CINCINNATI (CN) — Attorney Sidney Powell and other members of the legal team that pushed debunked election fraud claims in the weeks following the 2020 presidential election fought to avoid disbarment and other sanctions at the Sixth Circuit on Thursday, arguing erroneous claims in a late-filed Michigan case were unintentional.
Powell represented herself at the hearing early Thursday afternoon, accompanied by counsel for her fellow “Kraken” lawyers Lin Wood, Emily Newman and Stefanie Juntilla, and opposed by attorneys representing the state of Michigan and city of Detroit.
The former Trump campaign lawyers are seeking to overturn sanctions imposed by the U.S. District Court for the Eastern District of Michigan for filing frivolous suits and vexatiously multiplying proceedings, which included referrals to their states’ bar associations to be investigated for suspension or disbarment, alongside a hefty fine and mandatory legal education.
The “Kraken” is a name coined by Powell to describe a constellation of suits she and her team “released” in the last week of November 2020, each proposing a number of voter-fraud theories and requesting that the forum states’ electors be required to vote for Donald Trump. The suits were roundly dismissed, and a number of disciplinary actions followed for Powell and her cohort, especially after the now-infamous Jan. 6, 2021, attack on the U.S. Capitol.
In Michigan, Powell and her team voluntarily dismissed their suit on Jan. 14, over a week after Congress certified Joe Biden’s presidential victory at the besieged Capitol.
Michigan Assistant Attorney General Heather Meingast and attorney David Fink of the firm Fink Bressack, representing Detroit, told a panel of Sixth Circuit judges at Thursday’s hearing that that move was too little, far too late. Powell's team had filed a motion opposing dismissal as recently as Jan. 5, and knew or should have known that the claims on which they based their complaint had already been debunked in an earlier Michigan court decision.
“On the next day, we saw the outcome,” he added, nodding to the Capitol siege.
Powell and her team, Fink argued, knew the Eastern District of Michigan would not and could not grant the relief they sought, and instead were showboating in an effort to undermine confidence in the election.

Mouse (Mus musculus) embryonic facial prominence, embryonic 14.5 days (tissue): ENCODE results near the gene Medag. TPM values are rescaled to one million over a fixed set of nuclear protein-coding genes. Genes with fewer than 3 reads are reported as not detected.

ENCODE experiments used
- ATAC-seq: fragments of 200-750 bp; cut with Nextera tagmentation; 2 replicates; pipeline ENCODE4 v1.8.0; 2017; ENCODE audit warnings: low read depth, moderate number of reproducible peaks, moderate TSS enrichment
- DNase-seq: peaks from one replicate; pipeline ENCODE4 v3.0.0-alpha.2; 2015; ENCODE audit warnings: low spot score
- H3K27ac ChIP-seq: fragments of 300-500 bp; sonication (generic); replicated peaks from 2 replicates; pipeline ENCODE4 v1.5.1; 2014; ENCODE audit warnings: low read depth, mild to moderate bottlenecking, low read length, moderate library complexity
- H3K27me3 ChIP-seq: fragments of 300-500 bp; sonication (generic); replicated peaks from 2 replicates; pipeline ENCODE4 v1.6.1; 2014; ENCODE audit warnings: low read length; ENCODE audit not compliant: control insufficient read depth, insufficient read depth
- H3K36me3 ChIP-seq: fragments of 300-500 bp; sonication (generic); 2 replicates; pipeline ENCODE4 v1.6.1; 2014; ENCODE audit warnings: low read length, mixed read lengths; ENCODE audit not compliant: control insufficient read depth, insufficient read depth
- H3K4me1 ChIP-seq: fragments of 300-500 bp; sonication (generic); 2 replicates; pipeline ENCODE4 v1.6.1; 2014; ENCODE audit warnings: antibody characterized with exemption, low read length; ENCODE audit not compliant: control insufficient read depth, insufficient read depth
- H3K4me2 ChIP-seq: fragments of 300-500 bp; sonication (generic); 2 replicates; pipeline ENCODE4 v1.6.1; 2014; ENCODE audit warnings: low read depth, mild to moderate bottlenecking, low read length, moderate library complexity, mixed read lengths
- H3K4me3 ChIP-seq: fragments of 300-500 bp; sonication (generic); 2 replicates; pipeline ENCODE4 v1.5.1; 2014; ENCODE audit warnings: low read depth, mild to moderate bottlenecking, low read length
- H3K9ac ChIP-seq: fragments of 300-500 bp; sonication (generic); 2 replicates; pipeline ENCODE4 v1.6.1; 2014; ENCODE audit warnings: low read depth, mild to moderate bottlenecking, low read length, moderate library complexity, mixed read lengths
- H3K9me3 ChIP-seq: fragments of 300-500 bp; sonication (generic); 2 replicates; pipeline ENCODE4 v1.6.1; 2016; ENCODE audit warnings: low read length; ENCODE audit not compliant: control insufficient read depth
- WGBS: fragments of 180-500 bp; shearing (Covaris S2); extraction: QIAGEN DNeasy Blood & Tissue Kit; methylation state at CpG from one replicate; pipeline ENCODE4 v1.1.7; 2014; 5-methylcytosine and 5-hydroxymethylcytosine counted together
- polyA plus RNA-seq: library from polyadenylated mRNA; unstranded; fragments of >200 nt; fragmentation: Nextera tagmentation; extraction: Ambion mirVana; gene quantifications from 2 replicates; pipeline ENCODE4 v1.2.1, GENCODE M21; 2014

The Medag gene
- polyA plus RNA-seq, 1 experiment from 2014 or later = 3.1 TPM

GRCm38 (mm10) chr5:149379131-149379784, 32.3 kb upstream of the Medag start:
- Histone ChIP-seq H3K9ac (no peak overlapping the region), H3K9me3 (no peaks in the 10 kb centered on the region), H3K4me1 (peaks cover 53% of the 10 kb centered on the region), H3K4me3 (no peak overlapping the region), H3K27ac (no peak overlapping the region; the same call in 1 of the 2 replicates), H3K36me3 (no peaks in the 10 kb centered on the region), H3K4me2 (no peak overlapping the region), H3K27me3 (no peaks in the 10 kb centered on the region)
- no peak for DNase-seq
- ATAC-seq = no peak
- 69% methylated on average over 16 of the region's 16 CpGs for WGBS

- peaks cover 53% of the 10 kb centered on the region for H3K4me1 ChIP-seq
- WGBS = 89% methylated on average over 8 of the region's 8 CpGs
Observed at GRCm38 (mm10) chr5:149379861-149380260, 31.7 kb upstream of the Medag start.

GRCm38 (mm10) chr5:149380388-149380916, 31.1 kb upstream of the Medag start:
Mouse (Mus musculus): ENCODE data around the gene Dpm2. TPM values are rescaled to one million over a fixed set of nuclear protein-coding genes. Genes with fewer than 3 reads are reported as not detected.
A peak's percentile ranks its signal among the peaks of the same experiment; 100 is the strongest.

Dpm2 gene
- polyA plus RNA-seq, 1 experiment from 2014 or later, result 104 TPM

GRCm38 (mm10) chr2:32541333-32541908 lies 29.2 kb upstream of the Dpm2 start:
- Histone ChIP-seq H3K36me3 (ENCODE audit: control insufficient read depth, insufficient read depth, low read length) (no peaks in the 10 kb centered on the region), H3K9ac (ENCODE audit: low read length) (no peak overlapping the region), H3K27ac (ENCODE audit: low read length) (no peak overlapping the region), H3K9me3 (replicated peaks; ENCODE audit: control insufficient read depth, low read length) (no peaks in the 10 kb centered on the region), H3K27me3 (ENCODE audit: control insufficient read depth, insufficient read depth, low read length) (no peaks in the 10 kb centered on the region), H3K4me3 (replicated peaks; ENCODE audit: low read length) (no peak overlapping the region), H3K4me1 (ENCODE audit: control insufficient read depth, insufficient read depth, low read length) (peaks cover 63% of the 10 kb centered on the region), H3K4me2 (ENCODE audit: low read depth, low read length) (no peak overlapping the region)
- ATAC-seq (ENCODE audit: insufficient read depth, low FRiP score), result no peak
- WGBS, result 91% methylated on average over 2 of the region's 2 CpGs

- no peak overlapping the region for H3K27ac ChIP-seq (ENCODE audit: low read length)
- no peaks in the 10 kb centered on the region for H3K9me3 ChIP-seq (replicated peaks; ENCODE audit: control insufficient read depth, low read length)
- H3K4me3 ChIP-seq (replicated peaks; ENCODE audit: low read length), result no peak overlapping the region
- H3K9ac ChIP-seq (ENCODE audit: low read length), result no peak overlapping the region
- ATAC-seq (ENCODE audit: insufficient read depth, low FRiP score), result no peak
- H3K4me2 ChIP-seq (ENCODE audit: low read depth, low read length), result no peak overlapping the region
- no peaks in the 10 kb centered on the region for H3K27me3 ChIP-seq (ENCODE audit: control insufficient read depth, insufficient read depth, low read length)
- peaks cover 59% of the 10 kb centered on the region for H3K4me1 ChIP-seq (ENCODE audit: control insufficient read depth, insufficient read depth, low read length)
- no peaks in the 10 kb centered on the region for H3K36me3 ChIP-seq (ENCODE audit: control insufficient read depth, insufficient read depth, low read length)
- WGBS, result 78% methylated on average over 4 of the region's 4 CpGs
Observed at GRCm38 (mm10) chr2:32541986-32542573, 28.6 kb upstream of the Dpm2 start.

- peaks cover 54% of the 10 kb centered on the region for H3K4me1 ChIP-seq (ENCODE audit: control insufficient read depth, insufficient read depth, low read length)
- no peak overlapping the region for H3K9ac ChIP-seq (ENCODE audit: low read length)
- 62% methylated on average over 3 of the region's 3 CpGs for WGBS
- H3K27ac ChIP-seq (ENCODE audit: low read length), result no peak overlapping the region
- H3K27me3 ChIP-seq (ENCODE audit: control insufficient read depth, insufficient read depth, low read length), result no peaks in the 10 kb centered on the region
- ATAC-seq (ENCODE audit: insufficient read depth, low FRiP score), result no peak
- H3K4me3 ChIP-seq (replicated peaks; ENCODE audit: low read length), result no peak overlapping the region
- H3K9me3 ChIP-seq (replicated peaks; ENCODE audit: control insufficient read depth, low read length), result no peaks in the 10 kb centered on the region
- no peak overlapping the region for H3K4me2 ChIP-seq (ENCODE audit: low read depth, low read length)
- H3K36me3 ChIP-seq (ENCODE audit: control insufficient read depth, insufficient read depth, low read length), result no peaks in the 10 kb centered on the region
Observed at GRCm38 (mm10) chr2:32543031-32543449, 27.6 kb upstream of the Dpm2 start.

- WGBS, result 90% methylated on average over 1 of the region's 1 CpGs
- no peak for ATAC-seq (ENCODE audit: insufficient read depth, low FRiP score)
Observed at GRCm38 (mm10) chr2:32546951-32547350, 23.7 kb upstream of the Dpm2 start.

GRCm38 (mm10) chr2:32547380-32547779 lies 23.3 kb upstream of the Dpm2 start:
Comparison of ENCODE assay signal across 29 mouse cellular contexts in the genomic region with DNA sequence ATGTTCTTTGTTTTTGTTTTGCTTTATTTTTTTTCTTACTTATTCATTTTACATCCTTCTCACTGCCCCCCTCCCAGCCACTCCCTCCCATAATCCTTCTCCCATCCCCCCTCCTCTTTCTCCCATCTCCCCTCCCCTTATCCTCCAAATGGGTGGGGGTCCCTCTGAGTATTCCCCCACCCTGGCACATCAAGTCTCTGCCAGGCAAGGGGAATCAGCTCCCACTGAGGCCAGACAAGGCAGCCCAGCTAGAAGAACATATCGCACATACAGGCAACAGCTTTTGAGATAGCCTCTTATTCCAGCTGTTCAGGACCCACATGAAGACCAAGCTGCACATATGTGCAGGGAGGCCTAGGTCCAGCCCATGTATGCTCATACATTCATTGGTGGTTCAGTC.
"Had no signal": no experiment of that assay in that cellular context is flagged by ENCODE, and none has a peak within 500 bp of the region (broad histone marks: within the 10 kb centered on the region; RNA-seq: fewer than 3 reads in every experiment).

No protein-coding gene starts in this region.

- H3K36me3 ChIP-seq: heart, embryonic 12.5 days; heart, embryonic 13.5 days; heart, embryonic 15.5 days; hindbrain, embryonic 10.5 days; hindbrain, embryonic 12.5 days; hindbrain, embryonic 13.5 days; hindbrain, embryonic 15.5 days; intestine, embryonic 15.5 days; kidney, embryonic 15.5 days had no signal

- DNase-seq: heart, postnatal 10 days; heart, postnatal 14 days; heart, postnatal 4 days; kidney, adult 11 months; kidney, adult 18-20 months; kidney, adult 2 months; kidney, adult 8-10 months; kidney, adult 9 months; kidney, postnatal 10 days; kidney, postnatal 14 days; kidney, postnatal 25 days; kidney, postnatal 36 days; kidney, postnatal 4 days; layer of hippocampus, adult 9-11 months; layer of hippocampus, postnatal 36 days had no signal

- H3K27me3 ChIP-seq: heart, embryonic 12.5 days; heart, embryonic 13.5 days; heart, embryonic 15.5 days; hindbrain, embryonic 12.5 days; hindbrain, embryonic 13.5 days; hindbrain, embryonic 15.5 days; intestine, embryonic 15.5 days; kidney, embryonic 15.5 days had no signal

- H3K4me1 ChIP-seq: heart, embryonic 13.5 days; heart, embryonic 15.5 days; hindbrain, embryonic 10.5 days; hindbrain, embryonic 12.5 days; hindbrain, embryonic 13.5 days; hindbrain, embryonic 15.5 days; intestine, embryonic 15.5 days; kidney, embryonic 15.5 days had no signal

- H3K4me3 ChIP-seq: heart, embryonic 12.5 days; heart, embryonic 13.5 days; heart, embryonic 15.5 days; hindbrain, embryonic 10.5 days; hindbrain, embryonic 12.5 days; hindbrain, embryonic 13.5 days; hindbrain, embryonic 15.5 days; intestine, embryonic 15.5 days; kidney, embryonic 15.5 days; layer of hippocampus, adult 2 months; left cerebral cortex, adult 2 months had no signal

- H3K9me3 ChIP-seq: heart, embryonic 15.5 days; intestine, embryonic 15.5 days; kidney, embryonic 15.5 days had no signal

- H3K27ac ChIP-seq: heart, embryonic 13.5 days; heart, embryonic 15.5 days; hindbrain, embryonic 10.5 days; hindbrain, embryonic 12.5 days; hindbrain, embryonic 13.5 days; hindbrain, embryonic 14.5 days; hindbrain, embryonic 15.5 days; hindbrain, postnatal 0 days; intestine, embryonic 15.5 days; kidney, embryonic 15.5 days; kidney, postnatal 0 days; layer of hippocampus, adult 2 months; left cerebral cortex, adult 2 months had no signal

“They couldn’t get what they asked for. They couldn’t achieve anything, because they were filing so late,” Fink said. “But what they could do is send a message to the world that there was something wrong in Detroit…. It was serving a purpose that was extrajudicial.”
Powell objected to the claim that the affidavits and complaints the “Kraken” team filed contained lies or misrepresentations.
“Were there some mistakes made? Yes there were, but they were unintentional,” she told the panel.
While arguing against the idea that sanctions were necessary, Powell also gestured to the possibility of falling on her sword to save her colleagues.
“If anyone was the driving force behind this lawsuit, it was me,” she said.
She also argued that she, Newman and Wood should not be held accountable for allegations provided in sworn affidavits.
“Surely a lawyer, in good faith, can rely on sworn affidavits,” she said.
The panel – comprised of U.S. Circuit Judges Danny Boggs, a Ronald Reagan appointee, and Raymond Kethledge and Helene White, appointees of George W. Bush – treated Powell’s arguments with palpable skepticism but were slightly more accommodating to her colleagues.
White in particular peppered Powell with questions about why she’d waited so long to file the suit and why, instead of seeking overturn of the electoral votes, she hadn’t simply sought a recount.
“That was not part of what our clients wanted us to do,” Powell replied. “We represented the electors, who wanted to raise the issues of fraud.”
When Powell said she had waited “only three weeks” after the election to file suit, White noted that “only three weeks, when you’re dealing with an election, is a long time.”
When it came to some of the other “Kraken” attorneys – including one, Juntilla, whose involvement chiefly involved fighting sanctions and appealing the Eastern District’s denial of the rogue electors’ request for injunctive relief – the panel expressed a little more skepticism as to their culpability.
Wood’s attorney, Paul Stablein, argued that the only evidence of his client’s involvement was his name on the complaint.
“There is no evidence that he had any responsibility for it, that he had any understanding about what the allegations were in the complaint,” Stablein said.
Boggs took issue with that argument.
“What about the tweets?” the judge asked, pointing to a series of social media posts in which Wood identified himself with the suits. “He seems to be more than taking responsibility – one could say he was even boasting, perhaps.”
Stablein pointed out that the tweets did not include admissions that his client was working on the suits as an attorney, and argued that merely slapping his name on a complaint was not enough to make his client responsible for its contents.
The panel raised similar concerns about Fink’s arguments against Juntilla and against Newman, who had not signed the complaint but provided some of the debunked affidavits.
“She allowed her name to be put on it, and that’s an endorsement of the lawsuit,” Fink said of Juntilla’s appellate work. Her involvement in “intentionally dragging the case out,” too, was sufficient to warrant sanctions, he said.
Powell already faces potential disbarment in her home state of Texas, and voting-machine maker Dominion has sued her for defamation, seeking billions in damages. Wood has continued filing suits casting doubt on election integrity, most recently in Georgia.
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